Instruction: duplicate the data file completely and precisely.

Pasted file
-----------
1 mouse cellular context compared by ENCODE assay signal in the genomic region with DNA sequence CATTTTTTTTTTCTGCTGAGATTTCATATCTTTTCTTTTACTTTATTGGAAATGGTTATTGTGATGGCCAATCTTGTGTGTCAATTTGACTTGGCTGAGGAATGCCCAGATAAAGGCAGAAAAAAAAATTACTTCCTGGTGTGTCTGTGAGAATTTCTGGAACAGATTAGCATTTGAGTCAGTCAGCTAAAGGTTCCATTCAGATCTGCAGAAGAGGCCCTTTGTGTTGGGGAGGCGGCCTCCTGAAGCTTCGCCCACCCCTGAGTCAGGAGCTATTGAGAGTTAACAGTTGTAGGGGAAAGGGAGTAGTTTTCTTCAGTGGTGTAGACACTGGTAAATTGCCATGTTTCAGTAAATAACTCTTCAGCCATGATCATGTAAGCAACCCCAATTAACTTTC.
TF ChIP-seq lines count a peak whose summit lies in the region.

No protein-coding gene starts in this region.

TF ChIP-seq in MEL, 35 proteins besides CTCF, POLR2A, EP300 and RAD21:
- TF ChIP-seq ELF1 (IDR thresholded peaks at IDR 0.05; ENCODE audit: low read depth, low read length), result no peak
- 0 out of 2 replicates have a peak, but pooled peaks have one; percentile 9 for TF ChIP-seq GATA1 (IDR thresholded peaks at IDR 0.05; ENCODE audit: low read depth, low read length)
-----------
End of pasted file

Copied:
1 mouse cellular context compared by ENCODE assay signal in the genomic region with DNA sequence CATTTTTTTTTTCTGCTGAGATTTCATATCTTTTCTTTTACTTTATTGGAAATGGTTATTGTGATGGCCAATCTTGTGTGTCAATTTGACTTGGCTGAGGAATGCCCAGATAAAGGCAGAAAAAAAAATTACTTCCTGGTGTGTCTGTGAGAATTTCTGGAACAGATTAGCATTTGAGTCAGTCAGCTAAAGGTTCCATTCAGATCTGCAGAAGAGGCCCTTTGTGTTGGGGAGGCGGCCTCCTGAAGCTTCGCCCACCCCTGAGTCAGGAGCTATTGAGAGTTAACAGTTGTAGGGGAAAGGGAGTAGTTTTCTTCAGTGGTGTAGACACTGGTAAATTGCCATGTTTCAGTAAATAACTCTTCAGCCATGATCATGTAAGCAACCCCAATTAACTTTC.
TF ChIP-seq lines count a peak whose summit lies in the region.

No protein-coding gene starts in this region.

TF ChIP-seq in MEL, 35 proteins besides CTCF, POLR2A, EP300 and RAD21:
- TF ChIP-seq ELF1 (IDR thresholded peaks at IDR 0.05; ENCODE audit: low read depth, low read length), result no peak
- 0 out of 2 replicates have a peak, but pooled peaks have one; percentile 9 for TF ChIP-seq GATA1 (IDR thresholded peaks at IDR 0.05; ENCODE audit: low read depth, low read length)